Sending emails in Joomla

February 23, 2009

Reading time ~4 minutes

Sending mail is a common requirement for components and plugins in Joomla. There are two ways to send mails. The first way using a utility helper method. The second way is using Joomla mail API, based on PHPMailer, to provide more control over the message that will be sent. We will also cover the mail filtering methods.

Using JUtility::sendMail

By far the easiest way to send an email is to use the JUtility::sendMail helper method. The JUtility class is loaded in the default framework so there is no additional jimport to call upon.

The most common usage is with the minimum required inputs:

$result = JUtility::sendMail($from, $fromName, $recipient, $subject, $body);

The arguments are:

  • $from - the email address that will appear in the “from” field
  • $fromName - the name that will appear with the “from” email address
  • $recipient - the email address that you are sending to
  • $subject - the subject of the email
  • $body - the actual message for the email

The recipient can be a string, a single email address, or it can be an array of addresses. All other arguments are strings.

Here is a very simple example to send a mail to someone else from the current user:

// Use getApplication instead of
// global $mainframe;
$app = &JFactory::getApplication();

// Grab the site name
$siteName = $app->getCfg('sitename');

// Grab the current user details 
$user = &JFactory::getUser();
$from = $user->get('email');
$fromName = $user->get('name');

// Prepare the message
$recipient = '[email protected]';
$subject = JText::sprintf('A message from %s', $sitename);
$body = JText::_('Your password is too silly, please change it');

// Now we send it
$result = JUtility::sendMail($from, $fromName, $recipient, $subject, $body);
if (JError::isError($result)) {
    // Some sort of error occurred
    // To peak at the error we could do
    // echo $result->getMessage();

If the mail function failed for any reason, the utility method will return a [JException][2] object. The method has already throw a raiseNotice, so there generally there is no further need for intervention. Providing your template has the following statement:

<jdoc:include type="message" />

then the notice will appear when the page next refreshes.

There are a number of addition, but optional, arguments that can be added to the method. In order after $body, these are:

  • $mode - the default mode is plain text. A value of 1 will send the mail as HTML.
  • $cc - a single CC (Carbon Copy) email address or an array of email addresses.
  • $bcc - a single BCC (Blind Carbon Copy) email address or an array of email addresses.
  • $attachment - the local file path to an attachment or an array of file paths.
  • $replyTo - a Reply-to email address or an array of email addresses.
  • $replyToName - a Name to associated with the Reply-to email, or an array of names.

The $replyto and $replytoname, if arrays, must have the same number of elements, and they must line up. That is, the first element of the $replytoname array must match with the first element of the $replyto array.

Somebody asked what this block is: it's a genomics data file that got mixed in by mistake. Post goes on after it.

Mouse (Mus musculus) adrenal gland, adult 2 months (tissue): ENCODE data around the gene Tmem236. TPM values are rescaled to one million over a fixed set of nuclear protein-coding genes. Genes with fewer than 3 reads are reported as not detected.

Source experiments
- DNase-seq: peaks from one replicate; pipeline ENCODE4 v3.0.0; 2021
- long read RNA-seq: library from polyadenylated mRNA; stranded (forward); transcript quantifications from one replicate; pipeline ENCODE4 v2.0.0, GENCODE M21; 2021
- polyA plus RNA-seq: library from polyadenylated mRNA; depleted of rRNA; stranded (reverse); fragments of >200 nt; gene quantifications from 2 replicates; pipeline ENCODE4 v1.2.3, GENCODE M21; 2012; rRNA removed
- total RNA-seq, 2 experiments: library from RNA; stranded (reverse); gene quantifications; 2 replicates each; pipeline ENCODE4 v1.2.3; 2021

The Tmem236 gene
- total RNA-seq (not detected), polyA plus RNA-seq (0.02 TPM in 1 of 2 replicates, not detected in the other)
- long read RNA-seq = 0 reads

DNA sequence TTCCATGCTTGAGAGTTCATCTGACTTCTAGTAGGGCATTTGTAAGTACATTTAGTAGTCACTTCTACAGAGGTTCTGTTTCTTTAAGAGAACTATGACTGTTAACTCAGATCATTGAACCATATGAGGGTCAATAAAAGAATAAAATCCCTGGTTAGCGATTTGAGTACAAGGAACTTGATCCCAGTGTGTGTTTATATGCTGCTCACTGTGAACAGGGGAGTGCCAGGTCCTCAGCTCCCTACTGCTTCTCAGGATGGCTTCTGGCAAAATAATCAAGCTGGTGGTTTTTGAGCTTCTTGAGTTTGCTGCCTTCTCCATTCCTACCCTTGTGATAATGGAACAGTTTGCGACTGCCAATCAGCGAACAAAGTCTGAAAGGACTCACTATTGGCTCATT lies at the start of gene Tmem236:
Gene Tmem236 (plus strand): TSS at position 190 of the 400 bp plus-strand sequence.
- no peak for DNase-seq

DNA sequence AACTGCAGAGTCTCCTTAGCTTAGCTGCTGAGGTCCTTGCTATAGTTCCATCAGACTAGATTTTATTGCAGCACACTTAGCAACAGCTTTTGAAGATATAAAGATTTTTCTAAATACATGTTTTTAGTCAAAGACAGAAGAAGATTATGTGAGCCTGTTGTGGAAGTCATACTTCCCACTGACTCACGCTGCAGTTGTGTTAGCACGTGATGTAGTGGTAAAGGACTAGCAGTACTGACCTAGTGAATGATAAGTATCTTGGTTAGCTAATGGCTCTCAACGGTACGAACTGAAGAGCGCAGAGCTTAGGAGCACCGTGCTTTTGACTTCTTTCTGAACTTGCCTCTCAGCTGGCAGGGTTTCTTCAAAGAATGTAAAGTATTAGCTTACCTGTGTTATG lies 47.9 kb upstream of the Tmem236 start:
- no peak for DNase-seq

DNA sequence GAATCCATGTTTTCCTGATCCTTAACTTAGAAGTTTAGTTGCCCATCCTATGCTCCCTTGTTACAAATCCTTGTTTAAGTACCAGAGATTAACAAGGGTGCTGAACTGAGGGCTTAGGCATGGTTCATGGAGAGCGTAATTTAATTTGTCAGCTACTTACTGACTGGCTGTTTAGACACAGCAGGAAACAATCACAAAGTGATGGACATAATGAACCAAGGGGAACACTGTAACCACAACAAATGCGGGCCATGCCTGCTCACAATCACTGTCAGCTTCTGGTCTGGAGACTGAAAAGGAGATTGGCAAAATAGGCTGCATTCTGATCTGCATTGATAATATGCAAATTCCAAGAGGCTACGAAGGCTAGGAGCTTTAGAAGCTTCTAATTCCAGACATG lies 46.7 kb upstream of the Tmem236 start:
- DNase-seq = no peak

Here is an example using a few additional arguments.

// Get the Application object (so we can get some configuration variables)
$app = &JFactory::getApplication();

// Get the site name
$siteName = $app->getCfg( 'sitename' );

// Get the current user details 
$user = &JFactory::getUser();
$from = $user->get( 'email' );
$fromName = $user->get( 'name' );

// Send a HTML message
$mode = 1;

// No additional addresses or attachments
$cc = null;
$bcc = null;
$attachment = null;

// Set up the reply-to
// Look in configuration first, otherwise grab the first Super Admin
$replyTo = $app->getCfg( 'mailfrom' );
$replyToName = $app->getCfg( 'fromname' );

if ($replyTo == '' && $replyToName == '') {
    // This is the correct way to find a Super Admin
    $acl = &JFactory::getACL();

    // Find the ID for the Super Admins group
    $groupId = $acl->get_group_id('Super Administrator');

    // Find any users in the Super Admin group
    $users = $acl->get_group_objects($groupId);

    // The result is a nested array - just grab the first Super Admin
    // We should really loop through all the users and check they
    // are not blocked and have their send message option checked.
    if (isset($users['users']) && isset($users['users'][0]) {
        // Found one.  Load the user and get the information we need
        $admin = &JUser::getInstance( $users['users'][0] );
        $replyTo = $admin->get( 'email' );
        $replyToName = $admin->get( 'name' );
    else {
        // Give up.  Site has no Super Admins and is in real trouble
        JError::raiseError(500, 'A serious error has occurred');

// Prepare the message
$recipient = '[email protected]';
$subject = JText::sprintf('A message from %s', $sitename);
$body = JText::_('<p>Your password is too <strong>silly</strong>, please change it!</p>');

// Now we send it
$result = JUtility::sendMail( $from, $fromName, $recipient, $subject, $body,
            $mode, $cc, $bcc, $attachment, $replyTo, $replyToName );
if (JError::isError( $result )) {
    // Some sort of error occurred
    // To look at the error we could do:
    // echo $result->getMessage();

While you need to be careful setting up the inputs, once it is assembled you can see that sending the message is actually quite easy.

Using JMail

The JMail class is a Joomla wrapper for the popular PHPMailer class from Codewerx Technologies.

Gmail Hack:

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